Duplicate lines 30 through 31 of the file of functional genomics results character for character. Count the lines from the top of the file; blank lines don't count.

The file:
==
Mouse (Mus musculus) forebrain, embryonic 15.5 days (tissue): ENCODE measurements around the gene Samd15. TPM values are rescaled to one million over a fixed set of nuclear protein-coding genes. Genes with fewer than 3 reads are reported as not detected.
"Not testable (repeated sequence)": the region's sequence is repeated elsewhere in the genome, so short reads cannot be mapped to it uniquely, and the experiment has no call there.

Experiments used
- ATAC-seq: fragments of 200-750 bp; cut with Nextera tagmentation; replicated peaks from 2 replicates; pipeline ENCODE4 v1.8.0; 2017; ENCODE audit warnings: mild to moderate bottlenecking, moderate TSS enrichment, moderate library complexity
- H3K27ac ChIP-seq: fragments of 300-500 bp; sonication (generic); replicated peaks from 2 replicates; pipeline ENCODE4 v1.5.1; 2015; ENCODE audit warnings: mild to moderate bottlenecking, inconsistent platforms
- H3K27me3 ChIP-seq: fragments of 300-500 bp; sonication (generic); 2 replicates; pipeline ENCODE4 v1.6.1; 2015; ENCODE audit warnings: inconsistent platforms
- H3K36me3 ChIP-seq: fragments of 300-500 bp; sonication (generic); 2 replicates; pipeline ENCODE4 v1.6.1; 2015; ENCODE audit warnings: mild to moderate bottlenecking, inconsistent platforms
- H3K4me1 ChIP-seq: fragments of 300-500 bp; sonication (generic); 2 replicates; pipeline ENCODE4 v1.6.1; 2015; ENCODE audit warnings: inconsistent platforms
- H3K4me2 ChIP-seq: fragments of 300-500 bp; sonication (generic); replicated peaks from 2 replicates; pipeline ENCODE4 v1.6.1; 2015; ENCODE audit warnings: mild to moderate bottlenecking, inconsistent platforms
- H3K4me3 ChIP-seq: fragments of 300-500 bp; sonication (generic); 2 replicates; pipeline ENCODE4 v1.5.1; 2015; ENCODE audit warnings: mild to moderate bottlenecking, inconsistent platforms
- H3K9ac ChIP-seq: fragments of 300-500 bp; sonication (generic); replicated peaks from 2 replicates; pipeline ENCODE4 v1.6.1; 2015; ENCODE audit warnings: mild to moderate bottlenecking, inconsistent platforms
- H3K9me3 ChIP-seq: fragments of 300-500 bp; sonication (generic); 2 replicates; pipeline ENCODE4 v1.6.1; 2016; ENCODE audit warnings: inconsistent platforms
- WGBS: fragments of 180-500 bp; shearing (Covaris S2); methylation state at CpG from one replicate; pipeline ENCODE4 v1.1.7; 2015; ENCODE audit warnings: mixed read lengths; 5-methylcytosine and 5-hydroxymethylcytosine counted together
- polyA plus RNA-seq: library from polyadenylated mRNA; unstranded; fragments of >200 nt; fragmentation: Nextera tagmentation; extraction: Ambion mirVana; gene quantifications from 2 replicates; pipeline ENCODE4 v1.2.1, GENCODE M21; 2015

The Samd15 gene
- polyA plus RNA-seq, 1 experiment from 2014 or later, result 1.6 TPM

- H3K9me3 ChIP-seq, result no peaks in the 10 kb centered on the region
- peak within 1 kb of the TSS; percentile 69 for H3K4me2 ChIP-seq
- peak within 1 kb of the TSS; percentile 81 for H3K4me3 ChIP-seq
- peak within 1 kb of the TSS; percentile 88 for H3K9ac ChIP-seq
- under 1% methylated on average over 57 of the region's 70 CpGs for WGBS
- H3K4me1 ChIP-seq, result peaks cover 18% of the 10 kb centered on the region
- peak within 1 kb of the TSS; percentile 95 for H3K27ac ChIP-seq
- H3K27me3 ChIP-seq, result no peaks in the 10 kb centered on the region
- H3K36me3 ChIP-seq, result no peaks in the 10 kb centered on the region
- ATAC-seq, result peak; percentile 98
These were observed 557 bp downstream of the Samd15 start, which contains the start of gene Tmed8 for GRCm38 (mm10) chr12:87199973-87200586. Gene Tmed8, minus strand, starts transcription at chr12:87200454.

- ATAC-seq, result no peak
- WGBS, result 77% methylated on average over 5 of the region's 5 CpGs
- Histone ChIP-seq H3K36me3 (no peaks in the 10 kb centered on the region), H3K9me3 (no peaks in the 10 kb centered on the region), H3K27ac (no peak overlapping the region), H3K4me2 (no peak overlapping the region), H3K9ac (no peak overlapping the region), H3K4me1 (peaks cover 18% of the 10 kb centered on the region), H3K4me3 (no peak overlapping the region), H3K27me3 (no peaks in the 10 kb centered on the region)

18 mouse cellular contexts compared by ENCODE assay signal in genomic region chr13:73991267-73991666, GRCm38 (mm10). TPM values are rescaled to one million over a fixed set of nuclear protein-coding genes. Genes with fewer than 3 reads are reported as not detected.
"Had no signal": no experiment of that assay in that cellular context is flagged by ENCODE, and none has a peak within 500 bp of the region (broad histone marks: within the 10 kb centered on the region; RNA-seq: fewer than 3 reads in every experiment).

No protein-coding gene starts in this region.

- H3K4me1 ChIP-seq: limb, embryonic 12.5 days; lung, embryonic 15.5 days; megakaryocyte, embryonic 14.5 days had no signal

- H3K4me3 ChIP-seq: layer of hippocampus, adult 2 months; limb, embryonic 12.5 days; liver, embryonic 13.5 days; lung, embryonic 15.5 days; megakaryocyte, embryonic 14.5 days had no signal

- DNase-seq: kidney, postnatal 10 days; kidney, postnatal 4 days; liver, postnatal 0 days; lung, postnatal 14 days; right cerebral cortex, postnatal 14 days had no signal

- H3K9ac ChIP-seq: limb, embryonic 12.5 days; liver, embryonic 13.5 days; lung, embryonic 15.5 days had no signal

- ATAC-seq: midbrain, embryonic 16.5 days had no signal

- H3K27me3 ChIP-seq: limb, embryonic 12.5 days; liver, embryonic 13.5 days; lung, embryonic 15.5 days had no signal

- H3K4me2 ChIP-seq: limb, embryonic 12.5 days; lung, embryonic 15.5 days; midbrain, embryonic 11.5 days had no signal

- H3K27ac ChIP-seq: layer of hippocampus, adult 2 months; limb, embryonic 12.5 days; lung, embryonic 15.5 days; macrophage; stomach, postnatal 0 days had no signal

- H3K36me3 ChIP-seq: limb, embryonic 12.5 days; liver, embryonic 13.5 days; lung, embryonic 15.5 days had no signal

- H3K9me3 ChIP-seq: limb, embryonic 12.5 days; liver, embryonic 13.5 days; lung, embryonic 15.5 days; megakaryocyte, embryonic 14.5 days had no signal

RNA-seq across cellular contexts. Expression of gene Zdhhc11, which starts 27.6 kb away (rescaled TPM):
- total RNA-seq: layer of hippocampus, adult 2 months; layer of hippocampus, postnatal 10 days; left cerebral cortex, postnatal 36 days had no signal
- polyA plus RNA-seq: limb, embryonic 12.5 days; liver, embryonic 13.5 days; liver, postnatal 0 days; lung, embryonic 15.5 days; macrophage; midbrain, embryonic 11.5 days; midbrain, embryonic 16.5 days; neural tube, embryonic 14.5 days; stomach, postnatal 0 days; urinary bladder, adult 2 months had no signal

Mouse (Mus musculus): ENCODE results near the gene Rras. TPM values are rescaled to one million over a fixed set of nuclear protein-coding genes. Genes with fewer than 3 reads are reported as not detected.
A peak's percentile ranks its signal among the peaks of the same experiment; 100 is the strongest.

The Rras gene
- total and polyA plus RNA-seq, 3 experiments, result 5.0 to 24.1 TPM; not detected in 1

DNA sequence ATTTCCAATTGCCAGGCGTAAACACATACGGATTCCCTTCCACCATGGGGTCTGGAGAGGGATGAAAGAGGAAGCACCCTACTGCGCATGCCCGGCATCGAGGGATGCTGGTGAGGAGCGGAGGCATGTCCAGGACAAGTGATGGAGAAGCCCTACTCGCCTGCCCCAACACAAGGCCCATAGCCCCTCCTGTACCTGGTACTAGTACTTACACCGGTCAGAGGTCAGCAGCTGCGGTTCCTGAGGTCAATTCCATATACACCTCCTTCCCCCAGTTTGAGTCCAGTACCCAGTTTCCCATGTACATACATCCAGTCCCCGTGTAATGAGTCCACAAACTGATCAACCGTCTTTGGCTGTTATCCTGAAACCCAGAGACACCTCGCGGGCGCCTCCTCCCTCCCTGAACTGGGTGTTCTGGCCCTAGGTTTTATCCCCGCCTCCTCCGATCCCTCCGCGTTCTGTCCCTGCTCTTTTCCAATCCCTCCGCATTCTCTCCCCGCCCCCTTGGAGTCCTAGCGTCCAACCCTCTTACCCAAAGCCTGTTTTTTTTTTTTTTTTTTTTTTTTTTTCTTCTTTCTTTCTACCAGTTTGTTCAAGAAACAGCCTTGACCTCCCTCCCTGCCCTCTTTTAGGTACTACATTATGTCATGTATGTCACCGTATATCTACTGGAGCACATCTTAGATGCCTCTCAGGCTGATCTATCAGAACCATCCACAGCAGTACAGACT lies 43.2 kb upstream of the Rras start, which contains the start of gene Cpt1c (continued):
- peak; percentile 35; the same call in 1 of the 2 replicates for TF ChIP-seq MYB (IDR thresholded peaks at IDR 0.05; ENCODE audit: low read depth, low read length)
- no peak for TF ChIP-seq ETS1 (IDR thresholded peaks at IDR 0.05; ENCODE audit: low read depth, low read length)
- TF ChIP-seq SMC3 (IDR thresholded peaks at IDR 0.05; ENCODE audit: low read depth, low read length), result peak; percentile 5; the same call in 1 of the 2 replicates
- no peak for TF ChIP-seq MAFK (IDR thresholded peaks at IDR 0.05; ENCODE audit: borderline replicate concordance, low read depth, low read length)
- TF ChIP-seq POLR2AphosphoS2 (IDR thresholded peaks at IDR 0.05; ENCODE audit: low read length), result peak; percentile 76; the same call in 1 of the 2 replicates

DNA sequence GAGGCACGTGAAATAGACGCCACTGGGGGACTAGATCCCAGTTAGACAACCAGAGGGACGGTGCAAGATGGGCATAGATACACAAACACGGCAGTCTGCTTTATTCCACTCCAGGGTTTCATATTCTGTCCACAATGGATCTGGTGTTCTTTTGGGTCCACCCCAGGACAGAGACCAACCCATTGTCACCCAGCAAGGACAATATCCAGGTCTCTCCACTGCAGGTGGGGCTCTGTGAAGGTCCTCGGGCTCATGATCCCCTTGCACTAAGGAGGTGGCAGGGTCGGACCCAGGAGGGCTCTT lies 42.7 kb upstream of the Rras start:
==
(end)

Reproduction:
- Histone ChIP-seq H3K36me3 (no peaks in the 10 kb centered on the region), H3K9me3 (no peaks in the 10 kb centered on the region), H3K27ac (no peak overlapping the region), H3K4me2 (no peak overlapping the region), H3K9ac (no peak overlapping the region), H3K4me1 (peaks cover 18% of the 10 kb centered on the region), H3K4me3 (no peak overlapping the region), H3K27me3 (no peaks in the 10 kb centered on the region)

18 mouse cellular contexts compared by ENCODE assay signal in genomic region chr13:73991267-73991666, GRCm38 (mm10). TPM values are rescaled to one million over a fixed set of nuclear protein-coding genes. Genes with fewer than 3 reads are reported as not detected.